Like the French who colonized the Ivory Coast, residents of this cosmopolitan West African country take eating extremely seriously. And nowhere is the favored pastime practiced better as an art than in the maquis, the open-air cafes that are like a marriage between a Parisian bistro and an African village kitchen.
Many a friendship and business deal have been hatched in their informal open-air terraces, where diners eat and catch the breezes after a sweltering humid day.
Scattered along the big boulevards of modern office blocks and residential side streets, the cafes cook up dishes that are a meeting of both worlds. They serve French-style fried potatoes and crusty baguettes, flavorful rice dishes resembling paella, and stews that could be from Provence but for the ingredients - palm oil, bush rat, cassava, and plantains.
The maquis is more than just a restaurant, it is a lifestyle. Ivorians like to dine out in the evening. Even those who earn low salaries will frequent their local cafe.
"People like coming here because it is a place to relax after work, and they can stay a long time," says Ken Kouasse, owner of the Maquis de Senat located on a busy boulevard. "Everyone comes - diplomats, businessmen, ordinary people. The food is traditional, cheap, and good."
On the high end, maquis deviate from the traditional menu, with heavy French cream sauces and steaks. The more modest ones are sometimes little more than a collection of plastic benches and tables spilling out onto the sidewalk. A bar of soap and water is brought to the table in a plastic bucket from the outdoor tap so diners can wash their hands.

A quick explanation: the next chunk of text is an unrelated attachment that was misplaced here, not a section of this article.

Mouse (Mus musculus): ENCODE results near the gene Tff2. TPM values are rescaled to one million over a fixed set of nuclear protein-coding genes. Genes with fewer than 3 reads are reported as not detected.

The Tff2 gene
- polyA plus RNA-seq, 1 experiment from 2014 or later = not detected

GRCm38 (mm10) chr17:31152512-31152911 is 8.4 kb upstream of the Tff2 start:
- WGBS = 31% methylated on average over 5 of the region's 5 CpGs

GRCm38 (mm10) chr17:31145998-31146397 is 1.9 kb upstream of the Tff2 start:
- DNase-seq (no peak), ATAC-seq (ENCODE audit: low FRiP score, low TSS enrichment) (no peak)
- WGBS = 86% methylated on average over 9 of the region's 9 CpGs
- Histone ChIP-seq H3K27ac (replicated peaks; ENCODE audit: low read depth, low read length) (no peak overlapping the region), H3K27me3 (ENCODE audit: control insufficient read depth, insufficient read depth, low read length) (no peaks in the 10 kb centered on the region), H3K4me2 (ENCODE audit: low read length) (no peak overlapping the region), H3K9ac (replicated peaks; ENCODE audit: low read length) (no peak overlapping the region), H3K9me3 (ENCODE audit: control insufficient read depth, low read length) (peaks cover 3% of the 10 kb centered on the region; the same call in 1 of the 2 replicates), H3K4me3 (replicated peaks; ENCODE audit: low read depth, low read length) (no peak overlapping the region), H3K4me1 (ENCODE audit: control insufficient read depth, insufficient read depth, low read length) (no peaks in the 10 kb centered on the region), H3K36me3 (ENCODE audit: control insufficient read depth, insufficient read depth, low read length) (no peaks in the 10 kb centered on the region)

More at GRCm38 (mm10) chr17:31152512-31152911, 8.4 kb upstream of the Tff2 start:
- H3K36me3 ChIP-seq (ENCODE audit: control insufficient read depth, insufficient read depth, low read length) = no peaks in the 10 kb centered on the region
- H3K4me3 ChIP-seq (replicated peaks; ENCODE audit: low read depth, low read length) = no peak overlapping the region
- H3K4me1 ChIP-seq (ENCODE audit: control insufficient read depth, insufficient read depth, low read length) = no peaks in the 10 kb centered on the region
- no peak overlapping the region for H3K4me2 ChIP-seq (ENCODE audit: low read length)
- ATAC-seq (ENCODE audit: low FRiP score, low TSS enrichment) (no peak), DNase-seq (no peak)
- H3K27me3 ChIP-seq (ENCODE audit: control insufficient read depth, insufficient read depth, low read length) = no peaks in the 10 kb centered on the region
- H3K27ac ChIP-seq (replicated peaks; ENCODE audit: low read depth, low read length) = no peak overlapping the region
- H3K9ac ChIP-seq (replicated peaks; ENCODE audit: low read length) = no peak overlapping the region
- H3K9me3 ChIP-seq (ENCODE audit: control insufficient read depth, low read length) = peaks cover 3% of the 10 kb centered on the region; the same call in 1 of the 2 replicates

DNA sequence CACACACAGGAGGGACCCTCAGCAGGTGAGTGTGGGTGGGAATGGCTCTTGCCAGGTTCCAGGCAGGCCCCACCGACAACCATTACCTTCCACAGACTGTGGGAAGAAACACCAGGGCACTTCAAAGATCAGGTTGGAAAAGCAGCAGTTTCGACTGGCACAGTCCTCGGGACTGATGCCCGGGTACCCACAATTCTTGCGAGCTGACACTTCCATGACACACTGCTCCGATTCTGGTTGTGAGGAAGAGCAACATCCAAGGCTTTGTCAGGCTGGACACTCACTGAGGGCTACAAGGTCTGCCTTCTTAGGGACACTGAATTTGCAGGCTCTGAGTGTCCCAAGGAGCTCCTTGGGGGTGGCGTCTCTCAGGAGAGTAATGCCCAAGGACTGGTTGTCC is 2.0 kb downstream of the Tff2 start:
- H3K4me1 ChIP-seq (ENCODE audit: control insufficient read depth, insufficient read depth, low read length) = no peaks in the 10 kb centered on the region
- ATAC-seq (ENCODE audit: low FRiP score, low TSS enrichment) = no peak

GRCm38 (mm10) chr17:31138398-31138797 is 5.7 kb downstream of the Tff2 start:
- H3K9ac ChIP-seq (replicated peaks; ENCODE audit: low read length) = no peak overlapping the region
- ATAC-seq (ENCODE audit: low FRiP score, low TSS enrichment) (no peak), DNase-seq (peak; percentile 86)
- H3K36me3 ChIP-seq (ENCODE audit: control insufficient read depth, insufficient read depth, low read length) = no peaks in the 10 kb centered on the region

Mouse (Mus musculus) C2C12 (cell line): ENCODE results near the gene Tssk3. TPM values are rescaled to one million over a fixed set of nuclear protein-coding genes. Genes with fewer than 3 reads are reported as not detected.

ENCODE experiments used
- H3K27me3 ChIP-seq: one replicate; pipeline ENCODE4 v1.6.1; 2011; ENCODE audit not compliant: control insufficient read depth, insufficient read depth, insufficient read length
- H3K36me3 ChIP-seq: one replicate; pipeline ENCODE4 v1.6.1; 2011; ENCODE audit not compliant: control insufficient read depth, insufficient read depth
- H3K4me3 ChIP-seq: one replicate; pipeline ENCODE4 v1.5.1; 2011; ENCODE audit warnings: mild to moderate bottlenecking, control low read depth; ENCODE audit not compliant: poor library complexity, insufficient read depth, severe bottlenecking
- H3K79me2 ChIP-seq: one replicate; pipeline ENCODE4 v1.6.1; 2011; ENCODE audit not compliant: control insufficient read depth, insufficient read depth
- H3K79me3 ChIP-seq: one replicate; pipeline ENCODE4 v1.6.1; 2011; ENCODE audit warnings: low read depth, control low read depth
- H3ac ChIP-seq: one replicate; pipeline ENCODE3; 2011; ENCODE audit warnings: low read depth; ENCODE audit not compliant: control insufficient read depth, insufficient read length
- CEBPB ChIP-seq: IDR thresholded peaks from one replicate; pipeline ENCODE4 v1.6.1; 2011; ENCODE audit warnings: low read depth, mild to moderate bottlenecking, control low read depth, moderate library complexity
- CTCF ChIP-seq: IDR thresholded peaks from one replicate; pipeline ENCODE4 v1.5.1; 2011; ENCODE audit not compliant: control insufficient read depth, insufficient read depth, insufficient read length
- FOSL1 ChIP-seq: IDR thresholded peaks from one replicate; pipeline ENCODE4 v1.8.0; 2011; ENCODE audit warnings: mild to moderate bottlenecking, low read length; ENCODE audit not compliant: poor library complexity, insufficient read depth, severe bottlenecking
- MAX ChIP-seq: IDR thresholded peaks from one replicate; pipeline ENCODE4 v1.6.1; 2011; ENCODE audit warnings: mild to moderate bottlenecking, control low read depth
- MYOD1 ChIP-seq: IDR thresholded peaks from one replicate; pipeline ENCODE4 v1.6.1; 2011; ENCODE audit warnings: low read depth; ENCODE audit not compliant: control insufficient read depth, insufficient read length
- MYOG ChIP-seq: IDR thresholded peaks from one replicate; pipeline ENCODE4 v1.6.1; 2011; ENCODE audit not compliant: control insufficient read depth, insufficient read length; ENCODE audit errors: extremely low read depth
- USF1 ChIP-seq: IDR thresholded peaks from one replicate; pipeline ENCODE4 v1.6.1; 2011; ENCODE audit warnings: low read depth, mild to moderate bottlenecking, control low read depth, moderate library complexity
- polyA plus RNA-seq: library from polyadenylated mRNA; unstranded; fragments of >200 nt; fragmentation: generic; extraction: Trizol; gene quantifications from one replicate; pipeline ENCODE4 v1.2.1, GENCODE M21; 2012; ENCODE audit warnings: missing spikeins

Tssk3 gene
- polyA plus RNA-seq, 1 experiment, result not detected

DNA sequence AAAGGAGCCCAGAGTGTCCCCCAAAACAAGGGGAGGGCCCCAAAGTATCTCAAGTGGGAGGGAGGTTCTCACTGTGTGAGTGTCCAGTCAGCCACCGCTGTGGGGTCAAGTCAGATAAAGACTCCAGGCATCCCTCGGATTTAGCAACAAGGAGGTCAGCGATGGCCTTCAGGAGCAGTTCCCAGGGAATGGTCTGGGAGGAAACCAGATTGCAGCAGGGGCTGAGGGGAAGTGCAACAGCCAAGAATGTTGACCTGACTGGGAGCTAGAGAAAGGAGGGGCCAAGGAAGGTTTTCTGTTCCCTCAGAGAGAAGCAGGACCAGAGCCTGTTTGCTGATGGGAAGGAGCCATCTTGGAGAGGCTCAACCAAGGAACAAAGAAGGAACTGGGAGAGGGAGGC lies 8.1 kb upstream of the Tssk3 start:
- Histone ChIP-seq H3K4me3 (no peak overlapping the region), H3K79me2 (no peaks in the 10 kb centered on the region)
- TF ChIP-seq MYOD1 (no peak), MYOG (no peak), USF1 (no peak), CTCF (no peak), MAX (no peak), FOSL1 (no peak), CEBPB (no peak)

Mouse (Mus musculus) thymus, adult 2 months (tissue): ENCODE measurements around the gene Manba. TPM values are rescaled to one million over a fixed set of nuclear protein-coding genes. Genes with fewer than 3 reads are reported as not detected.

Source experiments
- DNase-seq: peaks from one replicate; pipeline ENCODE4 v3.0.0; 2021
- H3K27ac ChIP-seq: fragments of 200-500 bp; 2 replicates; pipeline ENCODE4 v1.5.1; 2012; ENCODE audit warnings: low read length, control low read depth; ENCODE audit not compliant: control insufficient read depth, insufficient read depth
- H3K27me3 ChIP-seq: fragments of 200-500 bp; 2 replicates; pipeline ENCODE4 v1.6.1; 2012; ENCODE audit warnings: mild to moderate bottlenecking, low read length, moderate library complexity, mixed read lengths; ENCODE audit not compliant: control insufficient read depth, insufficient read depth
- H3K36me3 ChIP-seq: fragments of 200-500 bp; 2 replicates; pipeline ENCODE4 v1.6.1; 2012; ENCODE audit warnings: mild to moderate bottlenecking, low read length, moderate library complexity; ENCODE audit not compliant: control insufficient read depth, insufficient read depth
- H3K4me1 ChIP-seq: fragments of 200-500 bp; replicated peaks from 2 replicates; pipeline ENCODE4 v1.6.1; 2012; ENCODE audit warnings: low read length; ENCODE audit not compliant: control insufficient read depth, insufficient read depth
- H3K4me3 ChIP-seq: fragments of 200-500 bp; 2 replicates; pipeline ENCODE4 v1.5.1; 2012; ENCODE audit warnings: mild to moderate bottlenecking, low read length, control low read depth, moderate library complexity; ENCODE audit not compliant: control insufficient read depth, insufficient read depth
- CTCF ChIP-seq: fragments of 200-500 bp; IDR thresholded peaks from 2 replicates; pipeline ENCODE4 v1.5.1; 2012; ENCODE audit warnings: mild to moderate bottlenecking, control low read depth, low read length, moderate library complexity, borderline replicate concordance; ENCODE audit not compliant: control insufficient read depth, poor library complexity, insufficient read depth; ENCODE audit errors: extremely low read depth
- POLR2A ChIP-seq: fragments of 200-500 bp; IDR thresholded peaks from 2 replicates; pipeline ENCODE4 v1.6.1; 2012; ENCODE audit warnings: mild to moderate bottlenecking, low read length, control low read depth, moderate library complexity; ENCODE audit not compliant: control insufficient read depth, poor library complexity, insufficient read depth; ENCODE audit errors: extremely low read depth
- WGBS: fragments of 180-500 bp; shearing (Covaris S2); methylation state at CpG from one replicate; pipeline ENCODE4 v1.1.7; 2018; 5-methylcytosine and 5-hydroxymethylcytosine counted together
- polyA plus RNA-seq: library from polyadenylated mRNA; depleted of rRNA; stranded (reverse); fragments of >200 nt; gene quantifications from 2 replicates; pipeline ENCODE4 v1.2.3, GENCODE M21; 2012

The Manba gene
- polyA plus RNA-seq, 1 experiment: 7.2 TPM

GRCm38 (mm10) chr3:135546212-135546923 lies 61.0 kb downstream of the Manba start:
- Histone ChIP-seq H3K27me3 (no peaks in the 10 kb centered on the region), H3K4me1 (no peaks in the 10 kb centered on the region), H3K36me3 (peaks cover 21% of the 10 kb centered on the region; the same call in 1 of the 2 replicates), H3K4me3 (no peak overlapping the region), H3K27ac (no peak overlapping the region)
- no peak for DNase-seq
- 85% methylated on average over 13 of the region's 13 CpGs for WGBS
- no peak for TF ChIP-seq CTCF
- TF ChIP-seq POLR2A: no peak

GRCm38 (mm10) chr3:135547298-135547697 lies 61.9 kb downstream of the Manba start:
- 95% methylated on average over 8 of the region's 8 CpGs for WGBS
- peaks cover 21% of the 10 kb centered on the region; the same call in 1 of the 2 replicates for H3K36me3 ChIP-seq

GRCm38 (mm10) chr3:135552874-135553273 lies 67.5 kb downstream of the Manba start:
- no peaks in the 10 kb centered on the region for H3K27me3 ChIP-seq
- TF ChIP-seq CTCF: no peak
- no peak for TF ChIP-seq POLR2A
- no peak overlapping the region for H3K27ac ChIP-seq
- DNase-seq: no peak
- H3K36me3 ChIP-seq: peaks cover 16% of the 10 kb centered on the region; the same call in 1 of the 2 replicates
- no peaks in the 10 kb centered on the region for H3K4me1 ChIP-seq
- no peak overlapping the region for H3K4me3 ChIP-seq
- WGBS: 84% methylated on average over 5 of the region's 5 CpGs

The most popular dishes are the most simple ones: chicken or fish grilled over hot coals and then topped with sauteed tomatoes and onions.
The hearty fare always features Kedgenou, a stew cooked slowly over low heat that could be called the national dish of the Ivory Coast. It is made with snails, fish, guinea fowl, or chicken, depending on one's tastes and what is available in the market that day.
Jollof rice, another West African delicacy, is like a paella with various meats and vegetables mixed into savory rice. Also popular are chicken in groundnut (peanut) soup, Thcep (Senegalese fried rice) and Chicken Yassa, a poultry dish from Senegal, which can also be made with guinea hen.
No meat dish would be complete without some sort of starch to soak up the sauce. Favorites are couscous made from cassava or Foutou, a sort of porridge concocted from ground cassava or plantain and molded into a ball. It is the staple for people across West Africa. Alloco - deep-fried plantain chopped into bite-size pieces - and frites (French fries) go especially well with grilled brochettes.
The custom is to have soup at lunch and a more substantial meal in the evening. Soup, however, can be an elaborate dish, involving snails, eggplant, or the beaver-like bush rat.
Dessert is generally simple - fresh fruits such as pineapple, mango, sweet bananas, or oranges.
Maquis traditionally serve only midday and evening meals but some are now beginning to open early for breakfast - including croissants and pastries made from the rich chocolate that's grown in the area.
Mr. Kouasse says he personally does not choose what will be on the day's menu, leaving the decision instead to the platoon of women toiling in the steaming kitchen who go to the market daily to seek what is fresh.